On the eve of my birth anniversary, my niece Esme and I walked to Tod over the tops and had ales and nosh in The Golden Lion. the scenery was utterly stunning. it was kind of poignant in a ‘twat returns to place of his birth kind of way’. Rachel picked us up. We were back in Tod last night for Rachel’s birthday. I’m fond of the place. We managed to get in the Golden Lion despite not having booked – big up to Louis for finding us a table.
In terms of what to write about and what to plan over the next birthday to birthday cycle, things have just clicked into place in a non-Eureka kind of way. I’ll do exactly what I’ve been doing for yonks: food-growing as part of daily life; music and art as part of daily life; the day job and linking it altogether as a model that can be extrapolated more widely.
The difference this time is that the goals I referenced earlier are already achieved – work, life, balance. Growing food, Rock & Roll etc – it’s just about watching them grow and involving other people. The stone has already plunged into the glassy pond – just need to keep up with the ripples.
As ever, the annual cycle of the ranch and nature is the eternal glue. People in neighbouring allotments are starting to take an interest in food growing and colleagues are often asking me how to grow things.
I’ve called it The Common Ground Project for want of a title. It will comprise Gardener’s World stylee vids and a book written along the lines of ‘how to grow food anywhere regardless of circumstance or ability’. We’ll be out and about, showing people how to do it. I’ll carry on with the blog – the unfolding story is just too interesting not to document.
As soon as I mentioned it to Dewy, he was on board. We’ve both been plugging away at organic gardening for decades kind of in parallel. He’s run a big permaculture project and a big restaurant organic kitchen garden. He’s always inviting me to ‘green’ type events and I never go, because I’m always busy on the ranch. He’s not dissimilar in appearance to Monty Don so he will look good on screen. Will irreverence and surreal humour feature? Too right.
He’s currently restoring the gardens at Dyneley Hall, originally designed by James Russell, a plant hunter who made trips to China long before it was open to the the West. Russell went on to be head gardener at Castle Howard.
It was Dewy’s birthday on Wednesday and Gwen and I went over with a picnic to have a look. Cosima came out to chat at a distance. As soon as I mentioned the Common Ground idea, she came out with loads of ideas about doing it at a broader level using existing infrastructure. She’s extremely knowledgeable about local land law and geography. I told her about the saga of buying the allotment land as an association and she knew all the ins and outs of rights of way. She told me that the Blue Book (the law on rights of way) has been updated to a bigger ‘Green book’.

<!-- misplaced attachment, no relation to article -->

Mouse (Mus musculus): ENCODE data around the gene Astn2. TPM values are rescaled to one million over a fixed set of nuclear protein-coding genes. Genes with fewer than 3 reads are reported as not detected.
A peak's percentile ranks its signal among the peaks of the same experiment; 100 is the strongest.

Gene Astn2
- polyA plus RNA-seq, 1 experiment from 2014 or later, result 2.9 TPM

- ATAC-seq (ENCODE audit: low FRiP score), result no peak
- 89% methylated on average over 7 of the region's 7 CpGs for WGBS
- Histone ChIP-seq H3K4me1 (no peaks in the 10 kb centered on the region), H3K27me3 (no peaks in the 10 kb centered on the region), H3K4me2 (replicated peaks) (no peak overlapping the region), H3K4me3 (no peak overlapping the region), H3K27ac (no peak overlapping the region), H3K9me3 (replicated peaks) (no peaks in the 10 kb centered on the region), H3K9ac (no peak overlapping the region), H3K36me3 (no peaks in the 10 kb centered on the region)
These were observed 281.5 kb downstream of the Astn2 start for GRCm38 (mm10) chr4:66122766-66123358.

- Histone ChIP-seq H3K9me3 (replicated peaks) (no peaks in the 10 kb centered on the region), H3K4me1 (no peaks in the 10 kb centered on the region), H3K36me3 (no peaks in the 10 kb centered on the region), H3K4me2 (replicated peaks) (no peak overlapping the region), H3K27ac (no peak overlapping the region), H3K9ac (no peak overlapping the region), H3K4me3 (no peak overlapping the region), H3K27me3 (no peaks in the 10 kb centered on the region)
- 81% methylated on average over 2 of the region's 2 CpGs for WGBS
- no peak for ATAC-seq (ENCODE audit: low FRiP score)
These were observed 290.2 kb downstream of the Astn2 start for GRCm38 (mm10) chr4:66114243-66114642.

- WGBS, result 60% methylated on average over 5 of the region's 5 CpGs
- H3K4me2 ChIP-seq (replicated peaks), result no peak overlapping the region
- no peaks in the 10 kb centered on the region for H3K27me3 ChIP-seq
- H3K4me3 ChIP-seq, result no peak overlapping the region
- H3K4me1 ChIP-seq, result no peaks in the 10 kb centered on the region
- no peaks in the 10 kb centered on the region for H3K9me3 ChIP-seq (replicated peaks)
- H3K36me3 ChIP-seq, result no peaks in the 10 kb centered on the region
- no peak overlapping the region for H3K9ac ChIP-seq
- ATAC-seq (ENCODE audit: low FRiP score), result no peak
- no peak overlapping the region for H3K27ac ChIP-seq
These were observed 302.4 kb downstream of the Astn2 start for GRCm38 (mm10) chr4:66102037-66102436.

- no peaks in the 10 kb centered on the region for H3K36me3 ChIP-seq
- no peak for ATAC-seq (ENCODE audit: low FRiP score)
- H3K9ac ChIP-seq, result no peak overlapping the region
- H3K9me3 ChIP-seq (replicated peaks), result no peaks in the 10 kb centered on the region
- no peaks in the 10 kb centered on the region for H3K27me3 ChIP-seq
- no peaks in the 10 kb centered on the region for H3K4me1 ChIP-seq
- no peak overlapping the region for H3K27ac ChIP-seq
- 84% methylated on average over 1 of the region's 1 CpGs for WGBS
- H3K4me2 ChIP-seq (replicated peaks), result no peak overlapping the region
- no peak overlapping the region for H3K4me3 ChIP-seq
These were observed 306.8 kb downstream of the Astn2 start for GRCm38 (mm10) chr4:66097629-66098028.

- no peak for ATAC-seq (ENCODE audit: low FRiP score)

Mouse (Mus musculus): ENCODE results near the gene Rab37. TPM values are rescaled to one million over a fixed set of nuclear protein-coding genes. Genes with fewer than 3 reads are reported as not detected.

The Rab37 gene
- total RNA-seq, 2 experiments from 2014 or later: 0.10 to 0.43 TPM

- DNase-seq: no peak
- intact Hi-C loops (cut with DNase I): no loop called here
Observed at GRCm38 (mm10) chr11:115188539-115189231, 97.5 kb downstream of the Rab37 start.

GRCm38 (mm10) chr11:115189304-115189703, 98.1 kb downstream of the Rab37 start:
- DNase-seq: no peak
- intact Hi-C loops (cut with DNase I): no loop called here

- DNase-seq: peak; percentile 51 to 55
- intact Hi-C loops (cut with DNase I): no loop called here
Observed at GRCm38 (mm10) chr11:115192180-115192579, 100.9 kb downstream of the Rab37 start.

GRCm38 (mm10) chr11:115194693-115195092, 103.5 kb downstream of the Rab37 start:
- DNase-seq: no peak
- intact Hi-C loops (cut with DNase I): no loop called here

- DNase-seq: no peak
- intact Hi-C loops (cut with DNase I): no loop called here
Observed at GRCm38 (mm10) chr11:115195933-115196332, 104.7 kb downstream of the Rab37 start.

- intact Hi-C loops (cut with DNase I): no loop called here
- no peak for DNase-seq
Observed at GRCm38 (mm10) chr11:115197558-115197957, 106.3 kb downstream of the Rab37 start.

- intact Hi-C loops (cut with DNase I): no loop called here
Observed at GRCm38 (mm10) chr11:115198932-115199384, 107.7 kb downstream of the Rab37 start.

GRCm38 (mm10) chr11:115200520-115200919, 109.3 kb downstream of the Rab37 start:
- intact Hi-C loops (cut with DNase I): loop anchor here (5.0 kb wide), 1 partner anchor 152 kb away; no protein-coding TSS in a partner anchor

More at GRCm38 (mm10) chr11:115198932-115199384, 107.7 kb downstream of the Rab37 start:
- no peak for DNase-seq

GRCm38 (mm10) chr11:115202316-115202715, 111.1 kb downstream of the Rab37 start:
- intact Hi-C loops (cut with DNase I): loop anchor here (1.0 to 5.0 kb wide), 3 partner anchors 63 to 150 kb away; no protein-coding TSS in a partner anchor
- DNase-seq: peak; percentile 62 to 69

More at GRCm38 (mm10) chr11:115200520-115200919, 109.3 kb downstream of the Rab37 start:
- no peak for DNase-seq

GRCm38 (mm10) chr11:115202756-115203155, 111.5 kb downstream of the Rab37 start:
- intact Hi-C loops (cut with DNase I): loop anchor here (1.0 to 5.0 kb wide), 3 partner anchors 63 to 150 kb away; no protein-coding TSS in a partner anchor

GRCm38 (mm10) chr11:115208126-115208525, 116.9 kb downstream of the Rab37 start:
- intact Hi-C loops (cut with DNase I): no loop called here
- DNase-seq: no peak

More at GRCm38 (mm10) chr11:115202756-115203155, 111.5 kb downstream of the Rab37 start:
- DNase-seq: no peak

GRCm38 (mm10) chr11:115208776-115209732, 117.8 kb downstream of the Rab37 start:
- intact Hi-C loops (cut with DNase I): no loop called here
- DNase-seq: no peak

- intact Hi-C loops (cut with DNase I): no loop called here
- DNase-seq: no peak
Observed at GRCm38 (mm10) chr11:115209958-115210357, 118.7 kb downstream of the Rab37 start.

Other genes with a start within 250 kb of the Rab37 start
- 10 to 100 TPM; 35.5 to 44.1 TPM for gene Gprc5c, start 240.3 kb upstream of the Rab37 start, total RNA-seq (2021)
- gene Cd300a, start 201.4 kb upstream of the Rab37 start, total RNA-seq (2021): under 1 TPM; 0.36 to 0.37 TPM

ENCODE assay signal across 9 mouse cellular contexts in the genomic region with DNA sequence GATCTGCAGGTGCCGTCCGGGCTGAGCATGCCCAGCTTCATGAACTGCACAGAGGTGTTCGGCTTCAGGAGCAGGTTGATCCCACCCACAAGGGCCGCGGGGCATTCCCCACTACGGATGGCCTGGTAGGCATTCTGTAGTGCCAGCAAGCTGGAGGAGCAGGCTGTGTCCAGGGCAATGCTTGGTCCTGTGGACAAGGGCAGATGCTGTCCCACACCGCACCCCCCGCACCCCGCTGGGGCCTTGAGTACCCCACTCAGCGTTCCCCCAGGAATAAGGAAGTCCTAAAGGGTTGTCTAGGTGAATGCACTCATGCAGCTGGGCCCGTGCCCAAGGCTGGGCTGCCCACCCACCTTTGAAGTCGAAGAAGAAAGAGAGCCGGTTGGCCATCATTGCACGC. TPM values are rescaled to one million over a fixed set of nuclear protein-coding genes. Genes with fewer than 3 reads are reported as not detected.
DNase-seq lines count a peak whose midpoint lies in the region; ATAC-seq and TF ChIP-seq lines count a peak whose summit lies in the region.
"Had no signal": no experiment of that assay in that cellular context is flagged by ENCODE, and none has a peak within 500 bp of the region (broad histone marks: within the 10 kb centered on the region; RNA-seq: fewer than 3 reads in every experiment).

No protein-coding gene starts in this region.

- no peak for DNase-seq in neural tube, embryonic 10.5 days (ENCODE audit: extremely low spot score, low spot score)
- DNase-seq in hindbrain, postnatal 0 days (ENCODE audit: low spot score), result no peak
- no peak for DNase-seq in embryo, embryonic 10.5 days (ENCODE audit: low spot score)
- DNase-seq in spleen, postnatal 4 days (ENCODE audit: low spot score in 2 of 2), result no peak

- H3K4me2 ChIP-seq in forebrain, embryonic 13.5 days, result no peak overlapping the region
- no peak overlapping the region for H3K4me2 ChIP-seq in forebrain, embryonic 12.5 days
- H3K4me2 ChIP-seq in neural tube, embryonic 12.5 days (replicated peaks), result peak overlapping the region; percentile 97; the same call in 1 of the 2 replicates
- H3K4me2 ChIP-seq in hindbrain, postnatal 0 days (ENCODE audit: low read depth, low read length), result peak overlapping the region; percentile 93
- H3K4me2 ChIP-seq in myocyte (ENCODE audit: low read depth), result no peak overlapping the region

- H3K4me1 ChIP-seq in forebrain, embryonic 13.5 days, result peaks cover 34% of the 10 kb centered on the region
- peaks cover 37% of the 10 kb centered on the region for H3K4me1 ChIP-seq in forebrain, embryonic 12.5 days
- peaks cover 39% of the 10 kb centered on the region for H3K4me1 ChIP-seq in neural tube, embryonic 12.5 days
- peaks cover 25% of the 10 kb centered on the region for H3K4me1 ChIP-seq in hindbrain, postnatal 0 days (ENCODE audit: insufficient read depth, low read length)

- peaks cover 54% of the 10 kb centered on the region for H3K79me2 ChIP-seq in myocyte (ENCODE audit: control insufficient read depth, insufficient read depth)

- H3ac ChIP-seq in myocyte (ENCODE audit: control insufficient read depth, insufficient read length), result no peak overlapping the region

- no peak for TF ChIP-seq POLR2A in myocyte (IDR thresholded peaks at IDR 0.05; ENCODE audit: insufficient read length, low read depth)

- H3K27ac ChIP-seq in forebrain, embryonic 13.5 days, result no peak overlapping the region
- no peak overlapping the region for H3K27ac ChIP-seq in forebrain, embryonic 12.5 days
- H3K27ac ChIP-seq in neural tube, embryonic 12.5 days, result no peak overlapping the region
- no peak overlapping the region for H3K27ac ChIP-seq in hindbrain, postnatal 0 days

They (she and her pa sir Simon) have two gorgeous dogs – a silvery grey whippet and a border-Jack Russel cross. Later, when Dewy shows us round the garden, we come across the little grove with a pretty sculpture of two whippets and the graves of previous dogs. Sweet.
She’s coming to have a look at the ranch at some point.
Our long-term mutual friend Tricia shares mine and Louise’s vulgar irreverent humour. Last night, she sent Louise a hilarious pic of a blokes arse, with his trollocks hanging down like turkey giblets. There was speculation that it would be droll to send her back a tasteful buttock pic and I succumbed after some cajoling from t’wife. I was led to believe that I’d be receiving a reciprocal pic – I’m still waiting. I think I was tricked.
The last lingerings of the summer have gone and autumn gold creeps in. I only picked the last of the Bramleys last week and today I’ve spotted new flowers on the tree – it doesn’t bode well for next year’s harvest. There’s no denying that the climate is changing.
A highlight of my first week of my fortnight off was a full day’s wood-cutting: all the wood on the ranch; the back yard and a couple of Linda’s trees so that she has more light for her raised beds. There’s a least a year’s worth of wood for us and Lesley and Sam. Heating self-sufficiency – neat.
There’s slightly less to do on the ranch and more to do in ‘the studio’. I’ve started doing the long-delayed woodblock prints limited editions from the book. Today’s Sunday dinn is with 100% home-grown veg & spuds. It’s all part of a quiet revolution. Onwards and upwards.